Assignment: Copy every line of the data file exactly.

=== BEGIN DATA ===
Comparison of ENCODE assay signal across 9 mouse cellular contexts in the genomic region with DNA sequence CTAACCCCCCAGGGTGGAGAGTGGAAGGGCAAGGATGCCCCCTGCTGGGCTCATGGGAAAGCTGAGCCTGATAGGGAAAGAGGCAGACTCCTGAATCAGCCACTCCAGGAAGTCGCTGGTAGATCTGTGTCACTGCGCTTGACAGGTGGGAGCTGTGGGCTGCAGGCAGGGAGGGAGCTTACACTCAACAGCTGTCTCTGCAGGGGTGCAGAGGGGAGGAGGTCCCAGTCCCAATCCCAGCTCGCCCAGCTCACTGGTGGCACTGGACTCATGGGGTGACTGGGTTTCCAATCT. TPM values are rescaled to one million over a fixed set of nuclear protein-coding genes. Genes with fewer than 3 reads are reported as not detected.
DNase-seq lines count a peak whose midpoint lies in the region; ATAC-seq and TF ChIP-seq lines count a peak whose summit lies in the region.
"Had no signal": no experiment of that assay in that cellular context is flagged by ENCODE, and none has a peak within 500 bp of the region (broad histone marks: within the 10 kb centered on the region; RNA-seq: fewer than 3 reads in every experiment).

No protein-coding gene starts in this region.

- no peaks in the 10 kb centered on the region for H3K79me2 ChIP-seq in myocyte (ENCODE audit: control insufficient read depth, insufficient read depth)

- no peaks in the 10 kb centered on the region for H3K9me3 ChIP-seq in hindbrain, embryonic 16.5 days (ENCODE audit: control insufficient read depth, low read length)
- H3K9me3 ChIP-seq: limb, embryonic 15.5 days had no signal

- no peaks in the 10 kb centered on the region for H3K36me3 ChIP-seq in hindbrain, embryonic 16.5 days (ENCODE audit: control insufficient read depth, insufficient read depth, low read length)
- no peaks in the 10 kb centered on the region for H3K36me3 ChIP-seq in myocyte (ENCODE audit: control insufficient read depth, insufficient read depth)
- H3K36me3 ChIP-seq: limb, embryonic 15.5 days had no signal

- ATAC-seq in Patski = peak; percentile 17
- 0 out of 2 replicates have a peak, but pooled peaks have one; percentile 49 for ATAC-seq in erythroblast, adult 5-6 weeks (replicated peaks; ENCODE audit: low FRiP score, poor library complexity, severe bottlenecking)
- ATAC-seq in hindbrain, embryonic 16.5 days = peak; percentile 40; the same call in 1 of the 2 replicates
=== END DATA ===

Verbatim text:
Comparison of ENCODE assay signal across 9 mouse cellular contexts in the genomic region with DNA sequence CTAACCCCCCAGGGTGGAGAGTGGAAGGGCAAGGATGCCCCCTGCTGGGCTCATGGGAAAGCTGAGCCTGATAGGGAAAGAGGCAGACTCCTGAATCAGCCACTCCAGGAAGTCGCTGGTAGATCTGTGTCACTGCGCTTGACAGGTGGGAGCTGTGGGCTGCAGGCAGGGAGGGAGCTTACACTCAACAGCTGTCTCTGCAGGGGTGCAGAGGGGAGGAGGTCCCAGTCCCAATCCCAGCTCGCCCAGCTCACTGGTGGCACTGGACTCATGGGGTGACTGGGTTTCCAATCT. TPM values are rescaled to one million over a fixed set of nuclear protein-coding genes. Genes with fewer than 3 reads are reported as not detected.
DNase-seq lines count a peak whose midpoint lies in the region; ATAC-seq and TF ChIP-seq lines count a peak whose summit lies in the region.
"Had no signal": no experiment of that assay in that cellular context is flagged by ENCODE, and none has a peak within 500 bp of the region (broad histone marks: within the 10 kb centered on the region; RNA-seq: fewer than 3 reads in every experiment).

No protein-coding gene starts in this region.

- no peaks in the 10 kb centered on the region for H3K79me2 ChIP-seq in myocyte (ENCODE audit: control insufficient read depth, insufficient read depth)

- no peaks in the 10 kb centered on the region for H3K9me3 ChIP-seq in hindbrain, embryonic 16.5 days (ENCODE audit: control insufficient read depth, low read length)
- H3K9me3 ChIP-seq: limb, embryonic 15.5 days had no signal

- no peaks in the 10 kb centered on the region for H3K36me3 ChIP-seq in hindbrain, embryonic 16.5 days (ENCODE audit: control insufficient read depth, insufficient read depth, low read length)
- no peaks in the 10 kb centered on the region for H3K36me3 ChIP-seq in myocyte (ENCODE audit: control insufficient read depth, insufficient read depth)
- H3K36me3 ChIP-seq: limb, embryonic 15.5 days had no signal

- ATAC-seq in Patski = peak; percentile 17
- 0 out of 2 replicates have a peak, but pooled peaks have one; percentile 49 for ATAC-seq in erythroblast, adult 5-6 weeks (replicated peaks; ENCODE audit: low FRiP score, poor library complexity, severe bottlenecking)
- ATAC-seq in hindbrain, embryonic 16.5 days = peak; percentile 40; the same call in 1 of the 2 replicates